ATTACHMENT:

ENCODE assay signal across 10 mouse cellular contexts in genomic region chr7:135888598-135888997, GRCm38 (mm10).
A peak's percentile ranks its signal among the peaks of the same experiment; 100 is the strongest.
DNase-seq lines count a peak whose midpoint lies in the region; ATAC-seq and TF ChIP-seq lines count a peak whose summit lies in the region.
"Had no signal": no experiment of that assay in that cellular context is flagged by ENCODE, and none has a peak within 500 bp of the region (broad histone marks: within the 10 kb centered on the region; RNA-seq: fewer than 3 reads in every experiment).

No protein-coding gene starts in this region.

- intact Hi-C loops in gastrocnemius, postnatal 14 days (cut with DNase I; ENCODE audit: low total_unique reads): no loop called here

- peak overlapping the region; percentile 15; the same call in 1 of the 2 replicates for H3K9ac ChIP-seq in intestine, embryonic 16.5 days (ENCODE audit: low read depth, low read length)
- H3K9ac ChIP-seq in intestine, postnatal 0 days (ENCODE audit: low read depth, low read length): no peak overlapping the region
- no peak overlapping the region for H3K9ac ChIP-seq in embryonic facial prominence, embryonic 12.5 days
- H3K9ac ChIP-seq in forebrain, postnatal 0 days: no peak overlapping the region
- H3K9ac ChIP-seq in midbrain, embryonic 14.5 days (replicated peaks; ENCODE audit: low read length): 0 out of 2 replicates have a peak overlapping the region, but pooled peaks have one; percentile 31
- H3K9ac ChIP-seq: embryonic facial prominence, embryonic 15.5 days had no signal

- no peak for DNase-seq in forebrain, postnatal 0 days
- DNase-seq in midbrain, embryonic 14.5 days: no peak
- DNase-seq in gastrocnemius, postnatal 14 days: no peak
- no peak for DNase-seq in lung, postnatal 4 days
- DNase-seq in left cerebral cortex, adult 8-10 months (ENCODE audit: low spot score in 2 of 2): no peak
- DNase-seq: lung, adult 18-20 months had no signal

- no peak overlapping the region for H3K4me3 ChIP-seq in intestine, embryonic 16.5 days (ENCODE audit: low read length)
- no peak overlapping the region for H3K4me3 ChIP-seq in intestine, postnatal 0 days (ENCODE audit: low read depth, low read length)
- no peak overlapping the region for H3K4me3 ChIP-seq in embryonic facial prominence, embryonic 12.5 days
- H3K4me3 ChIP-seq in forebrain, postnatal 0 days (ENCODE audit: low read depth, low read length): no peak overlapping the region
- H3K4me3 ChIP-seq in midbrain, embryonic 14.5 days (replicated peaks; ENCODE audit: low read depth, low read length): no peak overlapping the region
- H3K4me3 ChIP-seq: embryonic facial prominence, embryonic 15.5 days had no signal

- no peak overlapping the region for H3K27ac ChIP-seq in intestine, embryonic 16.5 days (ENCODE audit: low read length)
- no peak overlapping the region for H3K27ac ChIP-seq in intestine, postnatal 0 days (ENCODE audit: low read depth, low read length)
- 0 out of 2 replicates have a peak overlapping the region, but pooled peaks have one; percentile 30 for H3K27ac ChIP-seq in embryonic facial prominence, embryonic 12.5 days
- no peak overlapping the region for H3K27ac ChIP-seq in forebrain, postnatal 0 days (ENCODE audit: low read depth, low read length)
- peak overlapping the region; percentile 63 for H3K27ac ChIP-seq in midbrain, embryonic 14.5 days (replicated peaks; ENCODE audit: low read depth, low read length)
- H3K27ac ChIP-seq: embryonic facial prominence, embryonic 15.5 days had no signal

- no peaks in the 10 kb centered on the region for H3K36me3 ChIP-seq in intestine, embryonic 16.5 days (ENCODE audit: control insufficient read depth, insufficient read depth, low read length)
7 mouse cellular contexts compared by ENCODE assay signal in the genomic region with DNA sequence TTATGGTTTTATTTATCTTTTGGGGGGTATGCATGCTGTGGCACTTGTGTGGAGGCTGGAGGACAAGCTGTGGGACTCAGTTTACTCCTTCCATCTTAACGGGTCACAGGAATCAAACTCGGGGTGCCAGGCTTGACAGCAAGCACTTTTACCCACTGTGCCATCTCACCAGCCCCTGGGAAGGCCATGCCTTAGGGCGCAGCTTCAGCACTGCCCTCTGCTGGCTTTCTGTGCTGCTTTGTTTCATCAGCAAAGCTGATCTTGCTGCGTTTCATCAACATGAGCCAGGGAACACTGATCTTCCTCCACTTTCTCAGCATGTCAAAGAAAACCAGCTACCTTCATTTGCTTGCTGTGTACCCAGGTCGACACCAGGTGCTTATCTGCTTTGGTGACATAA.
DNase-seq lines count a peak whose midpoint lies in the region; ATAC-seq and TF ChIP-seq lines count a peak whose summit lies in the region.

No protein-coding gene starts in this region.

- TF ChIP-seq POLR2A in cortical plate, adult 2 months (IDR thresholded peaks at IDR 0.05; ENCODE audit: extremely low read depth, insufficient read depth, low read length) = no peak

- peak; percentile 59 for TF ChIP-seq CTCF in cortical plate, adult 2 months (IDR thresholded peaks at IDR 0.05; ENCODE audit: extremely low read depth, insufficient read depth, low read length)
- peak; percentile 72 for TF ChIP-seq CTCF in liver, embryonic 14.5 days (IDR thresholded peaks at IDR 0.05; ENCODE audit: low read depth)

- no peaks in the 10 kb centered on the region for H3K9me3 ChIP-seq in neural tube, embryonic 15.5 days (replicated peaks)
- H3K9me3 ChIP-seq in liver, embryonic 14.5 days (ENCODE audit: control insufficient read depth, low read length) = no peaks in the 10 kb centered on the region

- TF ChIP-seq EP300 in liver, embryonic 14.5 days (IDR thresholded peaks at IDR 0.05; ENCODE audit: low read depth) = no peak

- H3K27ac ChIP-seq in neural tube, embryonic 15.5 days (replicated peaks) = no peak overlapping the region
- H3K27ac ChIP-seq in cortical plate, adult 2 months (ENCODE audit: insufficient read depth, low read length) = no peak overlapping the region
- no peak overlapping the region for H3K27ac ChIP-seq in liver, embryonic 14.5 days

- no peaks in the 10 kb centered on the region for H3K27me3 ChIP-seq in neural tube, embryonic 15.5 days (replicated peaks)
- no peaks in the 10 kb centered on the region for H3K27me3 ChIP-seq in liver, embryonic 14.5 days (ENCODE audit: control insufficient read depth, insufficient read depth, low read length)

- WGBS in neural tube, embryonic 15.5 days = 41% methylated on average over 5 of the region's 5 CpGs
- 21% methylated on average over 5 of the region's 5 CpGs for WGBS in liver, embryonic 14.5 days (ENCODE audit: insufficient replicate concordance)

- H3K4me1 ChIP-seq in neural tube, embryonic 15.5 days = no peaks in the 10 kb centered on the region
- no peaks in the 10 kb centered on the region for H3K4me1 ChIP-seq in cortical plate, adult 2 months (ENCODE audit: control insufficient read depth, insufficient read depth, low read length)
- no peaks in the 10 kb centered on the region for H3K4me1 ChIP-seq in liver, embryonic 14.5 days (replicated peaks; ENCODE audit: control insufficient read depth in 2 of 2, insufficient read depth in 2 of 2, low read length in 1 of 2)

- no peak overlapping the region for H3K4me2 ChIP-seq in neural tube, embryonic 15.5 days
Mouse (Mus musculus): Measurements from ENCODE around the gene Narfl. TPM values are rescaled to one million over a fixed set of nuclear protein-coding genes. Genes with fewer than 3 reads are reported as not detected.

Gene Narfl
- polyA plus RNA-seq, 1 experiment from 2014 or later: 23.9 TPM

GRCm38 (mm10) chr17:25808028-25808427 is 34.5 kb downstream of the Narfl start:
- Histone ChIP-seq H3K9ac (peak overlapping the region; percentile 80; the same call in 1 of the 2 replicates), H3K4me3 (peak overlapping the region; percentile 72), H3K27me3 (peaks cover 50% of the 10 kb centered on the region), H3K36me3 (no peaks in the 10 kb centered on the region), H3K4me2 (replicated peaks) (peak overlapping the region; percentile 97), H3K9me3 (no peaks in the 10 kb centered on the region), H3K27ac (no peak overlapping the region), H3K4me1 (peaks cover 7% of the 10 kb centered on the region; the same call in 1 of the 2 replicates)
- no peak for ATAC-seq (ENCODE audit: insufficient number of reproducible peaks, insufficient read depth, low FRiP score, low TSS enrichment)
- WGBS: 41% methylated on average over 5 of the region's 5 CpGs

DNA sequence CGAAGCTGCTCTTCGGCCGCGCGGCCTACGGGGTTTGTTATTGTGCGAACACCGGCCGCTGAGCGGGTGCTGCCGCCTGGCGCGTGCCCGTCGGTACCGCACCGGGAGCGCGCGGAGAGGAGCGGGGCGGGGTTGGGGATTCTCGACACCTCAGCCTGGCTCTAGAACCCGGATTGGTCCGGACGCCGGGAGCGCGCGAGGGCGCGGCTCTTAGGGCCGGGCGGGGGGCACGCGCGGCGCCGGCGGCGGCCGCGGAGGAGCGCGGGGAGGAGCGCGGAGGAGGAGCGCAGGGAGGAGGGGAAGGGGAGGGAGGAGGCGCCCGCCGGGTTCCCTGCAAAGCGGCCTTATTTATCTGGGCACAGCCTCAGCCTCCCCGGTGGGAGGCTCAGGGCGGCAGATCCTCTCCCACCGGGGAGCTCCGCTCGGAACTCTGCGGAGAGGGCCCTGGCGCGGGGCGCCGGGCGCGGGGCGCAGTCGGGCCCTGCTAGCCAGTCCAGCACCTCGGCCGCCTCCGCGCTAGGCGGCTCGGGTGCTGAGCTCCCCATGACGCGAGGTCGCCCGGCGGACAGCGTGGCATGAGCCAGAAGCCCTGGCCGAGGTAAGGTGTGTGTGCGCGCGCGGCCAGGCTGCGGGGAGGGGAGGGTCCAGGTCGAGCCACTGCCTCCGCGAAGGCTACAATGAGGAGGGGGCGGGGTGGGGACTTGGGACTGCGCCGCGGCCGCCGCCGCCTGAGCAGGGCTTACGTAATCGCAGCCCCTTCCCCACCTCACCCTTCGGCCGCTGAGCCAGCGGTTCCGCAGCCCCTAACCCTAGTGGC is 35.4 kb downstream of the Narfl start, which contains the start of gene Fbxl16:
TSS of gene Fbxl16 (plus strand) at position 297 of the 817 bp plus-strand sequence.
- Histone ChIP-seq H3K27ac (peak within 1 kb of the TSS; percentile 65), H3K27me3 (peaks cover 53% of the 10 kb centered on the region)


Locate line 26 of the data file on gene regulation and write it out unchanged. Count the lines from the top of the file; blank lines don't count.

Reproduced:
- no peak overlapping the region for H3K27ac ChIP-seq in intestine, postnatal 0 days (ENCODE audit: low read depth, low read length)